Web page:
Traffic Pollution Increases Kids' Risk of Insulin Resistance
Increased exposure to air pollution caused by automobile traffic appears to be associated with an increased risk of insulin resistance in children, according to the results of a study published online on May 11, 2013, in Diabetologia.
The researchers collected fasting blood samples from 397 10-year-olds without type 1 or 2 diabetes from 2 German birth cohort studies and estimated each participant’s level of exposure to air pollution due to traffic based on their home address at birth. They then analyzed the association between exposure to air pollution and insulin resistance, taking into account covariates including birth weight, pubertal status, body mass index, and exposure to secondhand smoke.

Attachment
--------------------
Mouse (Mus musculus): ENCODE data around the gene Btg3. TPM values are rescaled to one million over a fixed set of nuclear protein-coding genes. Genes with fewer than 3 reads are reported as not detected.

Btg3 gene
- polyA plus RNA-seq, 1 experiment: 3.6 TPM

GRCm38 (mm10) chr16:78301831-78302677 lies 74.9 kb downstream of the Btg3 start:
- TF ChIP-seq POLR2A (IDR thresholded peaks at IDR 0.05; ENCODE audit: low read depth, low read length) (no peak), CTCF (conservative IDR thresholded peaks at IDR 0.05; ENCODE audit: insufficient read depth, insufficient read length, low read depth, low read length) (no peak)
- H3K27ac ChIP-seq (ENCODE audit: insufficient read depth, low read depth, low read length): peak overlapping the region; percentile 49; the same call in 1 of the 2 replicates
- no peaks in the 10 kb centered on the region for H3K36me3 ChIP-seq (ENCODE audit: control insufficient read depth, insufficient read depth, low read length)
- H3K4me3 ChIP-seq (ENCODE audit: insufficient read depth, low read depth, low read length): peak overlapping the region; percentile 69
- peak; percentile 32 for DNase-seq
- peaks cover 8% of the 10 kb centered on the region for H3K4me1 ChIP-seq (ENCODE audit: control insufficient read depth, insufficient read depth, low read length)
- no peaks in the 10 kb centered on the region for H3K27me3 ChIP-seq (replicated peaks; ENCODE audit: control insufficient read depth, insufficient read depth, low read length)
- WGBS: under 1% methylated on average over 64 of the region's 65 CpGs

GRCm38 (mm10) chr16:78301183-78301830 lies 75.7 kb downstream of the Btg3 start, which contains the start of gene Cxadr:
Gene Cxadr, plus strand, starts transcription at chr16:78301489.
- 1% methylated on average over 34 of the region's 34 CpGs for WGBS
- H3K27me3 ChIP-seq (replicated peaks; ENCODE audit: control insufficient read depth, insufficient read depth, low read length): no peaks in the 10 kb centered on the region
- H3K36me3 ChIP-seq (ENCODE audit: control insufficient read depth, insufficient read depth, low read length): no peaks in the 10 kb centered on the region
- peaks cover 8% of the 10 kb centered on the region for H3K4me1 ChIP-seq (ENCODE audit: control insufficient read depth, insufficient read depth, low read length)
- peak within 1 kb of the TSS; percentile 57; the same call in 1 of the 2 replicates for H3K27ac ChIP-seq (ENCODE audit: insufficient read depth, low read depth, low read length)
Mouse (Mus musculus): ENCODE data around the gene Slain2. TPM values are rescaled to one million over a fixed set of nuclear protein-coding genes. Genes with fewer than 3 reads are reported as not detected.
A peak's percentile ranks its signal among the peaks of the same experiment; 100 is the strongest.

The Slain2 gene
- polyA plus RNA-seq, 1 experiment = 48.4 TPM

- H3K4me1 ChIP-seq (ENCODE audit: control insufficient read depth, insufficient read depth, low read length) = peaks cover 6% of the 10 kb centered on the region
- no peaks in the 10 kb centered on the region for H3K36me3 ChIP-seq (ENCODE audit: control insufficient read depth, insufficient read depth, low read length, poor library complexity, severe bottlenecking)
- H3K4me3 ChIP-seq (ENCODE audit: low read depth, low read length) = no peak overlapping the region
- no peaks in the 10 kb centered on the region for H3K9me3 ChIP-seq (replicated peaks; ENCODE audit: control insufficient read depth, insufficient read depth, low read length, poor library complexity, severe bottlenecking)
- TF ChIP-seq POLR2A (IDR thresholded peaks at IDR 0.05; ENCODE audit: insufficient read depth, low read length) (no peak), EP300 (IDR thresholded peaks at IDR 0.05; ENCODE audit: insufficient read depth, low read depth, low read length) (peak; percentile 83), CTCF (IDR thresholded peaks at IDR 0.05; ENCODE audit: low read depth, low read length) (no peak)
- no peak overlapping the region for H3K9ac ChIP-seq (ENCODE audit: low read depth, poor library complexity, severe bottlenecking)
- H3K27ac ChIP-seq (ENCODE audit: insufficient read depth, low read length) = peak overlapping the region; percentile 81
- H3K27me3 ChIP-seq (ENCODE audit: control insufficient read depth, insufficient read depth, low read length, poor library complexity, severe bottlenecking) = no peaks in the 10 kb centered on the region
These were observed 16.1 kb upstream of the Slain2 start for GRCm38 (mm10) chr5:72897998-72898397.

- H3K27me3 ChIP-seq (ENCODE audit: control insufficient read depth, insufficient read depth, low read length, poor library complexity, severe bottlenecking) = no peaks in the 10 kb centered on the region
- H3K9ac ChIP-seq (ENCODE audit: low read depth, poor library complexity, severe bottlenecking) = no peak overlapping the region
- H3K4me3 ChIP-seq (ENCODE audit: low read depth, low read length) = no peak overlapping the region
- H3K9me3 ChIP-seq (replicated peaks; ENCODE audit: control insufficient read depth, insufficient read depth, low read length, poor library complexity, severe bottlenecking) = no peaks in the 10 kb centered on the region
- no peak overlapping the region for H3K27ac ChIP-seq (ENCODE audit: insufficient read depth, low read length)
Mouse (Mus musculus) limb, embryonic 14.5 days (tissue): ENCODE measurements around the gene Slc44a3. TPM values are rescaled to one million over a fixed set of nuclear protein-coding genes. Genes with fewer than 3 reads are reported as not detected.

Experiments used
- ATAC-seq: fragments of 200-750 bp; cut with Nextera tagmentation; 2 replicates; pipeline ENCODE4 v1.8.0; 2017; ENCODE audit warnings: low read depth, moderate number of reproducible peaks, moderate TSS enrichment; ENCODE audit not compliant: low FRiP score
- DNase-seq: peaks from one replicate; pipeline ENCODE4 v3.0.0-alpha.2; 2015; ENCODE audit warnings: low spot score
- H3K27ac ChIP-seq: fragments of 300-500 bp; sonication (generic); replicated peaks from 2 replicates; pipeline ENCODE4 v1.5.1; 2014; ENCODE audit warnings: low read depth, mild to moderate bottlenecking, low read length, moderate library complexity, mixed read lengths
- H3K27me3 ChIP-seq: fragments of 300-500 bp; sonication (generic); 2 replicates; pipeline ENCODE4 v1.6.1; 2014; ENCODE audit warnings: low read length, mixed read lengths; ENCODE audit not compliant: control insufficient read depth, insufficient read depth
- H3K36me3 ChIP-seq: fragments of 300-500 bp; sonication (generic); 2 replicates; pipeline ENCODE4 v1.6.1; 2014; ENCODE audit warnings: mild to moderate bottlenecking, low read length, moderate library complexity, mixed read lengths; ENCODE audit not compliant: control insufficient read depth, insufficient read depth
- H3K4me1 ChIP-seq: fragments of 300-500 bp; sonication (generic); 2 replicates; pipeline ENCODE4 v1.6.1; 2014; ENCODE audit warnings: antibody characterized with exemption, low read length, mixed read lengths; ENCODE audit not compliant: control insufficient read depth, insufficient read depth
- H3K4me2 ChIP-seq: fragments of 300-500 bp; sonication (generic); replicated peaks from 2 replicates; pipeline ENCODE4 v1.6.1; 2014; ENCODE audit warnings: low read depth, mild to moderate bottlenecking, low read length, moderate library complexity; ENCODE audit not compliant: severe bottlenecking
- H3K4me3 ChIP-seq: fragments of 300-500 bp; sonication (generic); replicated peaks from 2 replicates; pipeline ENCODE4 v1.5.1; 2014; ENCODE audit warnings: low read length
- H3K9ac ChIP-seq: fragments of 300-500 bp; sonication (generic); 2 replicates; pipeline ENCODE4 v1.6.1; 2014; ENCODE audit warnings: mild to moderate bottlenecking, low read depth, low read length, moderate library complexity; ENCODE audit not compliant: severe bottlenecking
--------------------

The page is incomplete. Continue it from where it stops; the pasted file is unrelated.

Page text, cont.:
The results indicated that levels of insulin resistance were significantly higher in children with greater exposure to air pollution. Insulin resistance increased by 17.0% for every increase of 2 standard deviations in concentration of ambient NO2 (increase of 10.6 μg/m3) and 18.7% for every increase of 2 standard deviations in concentration of particulate matter under 10 μm in diameter (increase of 6 μg/m3). In addition, insulin resistance increased by 7.2% for every 500 meters closer a participant lived to the nearest major road.
The researchers concluded that, given how common traffic pollution is, the associations found in their study may have potentially important public health effects.